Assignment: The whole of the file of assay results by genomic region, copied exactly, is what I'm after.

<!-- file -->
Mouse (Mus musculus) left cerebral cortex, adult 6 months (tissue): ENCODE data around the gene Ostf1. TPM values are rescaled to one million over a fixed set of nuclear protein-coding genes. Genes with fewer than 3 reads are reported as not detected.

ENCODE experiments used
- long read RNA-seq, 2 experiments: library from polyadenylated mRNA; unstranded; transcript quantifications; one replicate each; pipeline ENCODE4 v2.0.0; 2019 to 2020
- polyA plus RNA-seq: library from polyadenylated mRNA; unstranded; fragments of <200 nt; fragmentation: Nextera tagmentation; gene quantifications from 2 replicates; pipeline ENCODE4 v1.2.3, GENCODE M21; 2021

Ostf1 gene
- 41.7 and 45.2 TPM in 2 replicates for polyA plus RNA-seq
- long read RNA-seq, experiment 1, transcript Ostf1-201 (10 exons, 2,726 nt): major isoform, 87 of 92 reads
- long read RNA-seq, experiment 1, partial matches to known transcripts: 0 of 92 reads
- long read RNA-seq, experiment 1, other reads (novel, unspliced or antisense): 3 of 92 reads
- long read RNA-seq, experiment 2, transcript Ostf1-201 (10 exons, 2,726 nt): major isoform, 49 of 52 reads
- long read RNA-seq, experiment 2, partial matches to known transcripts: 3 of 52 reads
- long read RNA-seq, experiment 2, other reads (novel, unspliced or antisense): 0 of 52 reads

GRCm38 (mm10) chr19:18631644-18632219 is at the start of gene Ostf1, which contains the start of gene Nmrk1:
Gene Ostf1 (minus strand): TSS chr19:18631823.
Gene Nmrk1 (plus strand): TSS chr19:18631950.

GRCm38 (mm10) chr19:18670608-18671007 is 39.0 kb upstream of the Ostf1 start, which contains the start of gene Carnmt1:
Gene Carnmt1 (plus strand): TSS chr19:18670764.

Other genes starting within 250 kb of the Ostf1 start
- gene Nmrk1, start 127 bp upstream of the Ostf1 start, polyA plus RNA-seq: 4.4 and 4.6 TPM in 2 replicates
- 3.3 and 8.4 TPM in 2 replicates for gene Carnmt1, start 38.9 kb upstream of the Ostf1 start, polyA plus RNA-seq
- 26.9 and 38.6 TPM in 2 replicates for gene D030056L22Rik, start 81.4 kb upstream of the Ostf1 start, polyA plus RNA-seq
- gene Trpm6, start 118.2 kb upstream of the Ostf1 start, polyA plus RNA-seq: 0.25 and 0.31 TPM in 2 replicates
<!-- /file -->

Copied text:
Mouse (Mus musculus) left cerebral cortex, adult 6 months (tissue): ENCODE data around the gene Ostf1. TPM values are rescaled to one million over a fixed set of nuclear protein-coding genes. Genes with fewer than 3 reads are reported as not detected.

ENCODE experiments used
- long read RNA-seq, 2 experiments: library from polyadenylated mRNA; unstranded; transcript quantifications; one replicate each; pipeline ENCODE4 v2.0.0; 2019 to 2020
- polyA plus RNA-seq: library from polyadenylated mRNA; unstranded; fragments of <200 nt; fragmentation: Nextera tagmentation; gene quantifications from 2 replicates; pipeline ENCODE4 v1.2.3, GENCODE M21; 2021

Ostf1 gene
- 41.7 and 45.2 TPM in 2 replicates for polyA plus RNA-seq
- long read RNA-seq, experiment 1, transcript Ostf1-201 (10 exons, 2,726 nt): major isoform, 87 of 92 reads
- long read RNA-seq, experiment 1, partial matches to known transcripts: 0 of 92 reads
- long read RNA-seq, experiment 1, other reads (novel, unspliced or antisense): 3 of 92 reads
- long read RNA-seq, experiment 2, transcript Ostf1-201 (10 exons, 2,726 nt): major isoform, 49 of 52 reads
- long read RNA-seq, experiment 2, partial matches to known transcripts: 3 of 52 reads
- long read RNA-seq, experiment 2, other reads (novel, unspliced or antisense): 0 of 52 reads

GRCm38 (mm10) chr19:18631644-18632219 is at the start of gene Ostf1, which contains the start of gene Nmrk1:
Gene Ostf1 (minus strand): TSS chr19:18631823.
Gene Nmrk1 (plus strand): TSS chr19:18631950.

GRCm38 (mm10) chr19:18670608-18671007 is 39.0 kb upstream of the Ostf1 start, which contains the start of gene Carnmt1:
Gene Carnmt1 (plus strand): TSS chr19:18670764.

Other genes starting within 250 kb of the Ostf1 start
- gene Nmrk1, start 127 bp upstream of the Ostf1 start, polyA plus RNA-seq: 4.4 and 4.6 TPM in 2 replicates
- 3.3 and 8.4 TPM in 2 replicates for gene Carnmt1, start 38.9 kb upstream of the Ostf1 start, polyA plus RNA-seq
- 26.9 and 38.6 TPM in 2 replicates for gene D030056L22Rik, start 81.4 kb upstream of the Ostf1 start, polyA plus RNA-seq
- gene Trpm6, start 118.2 kb upstream of the Ostf1 start, polyA plus RNA-seq: 0.25 and 0.31 TPM in 2 replicates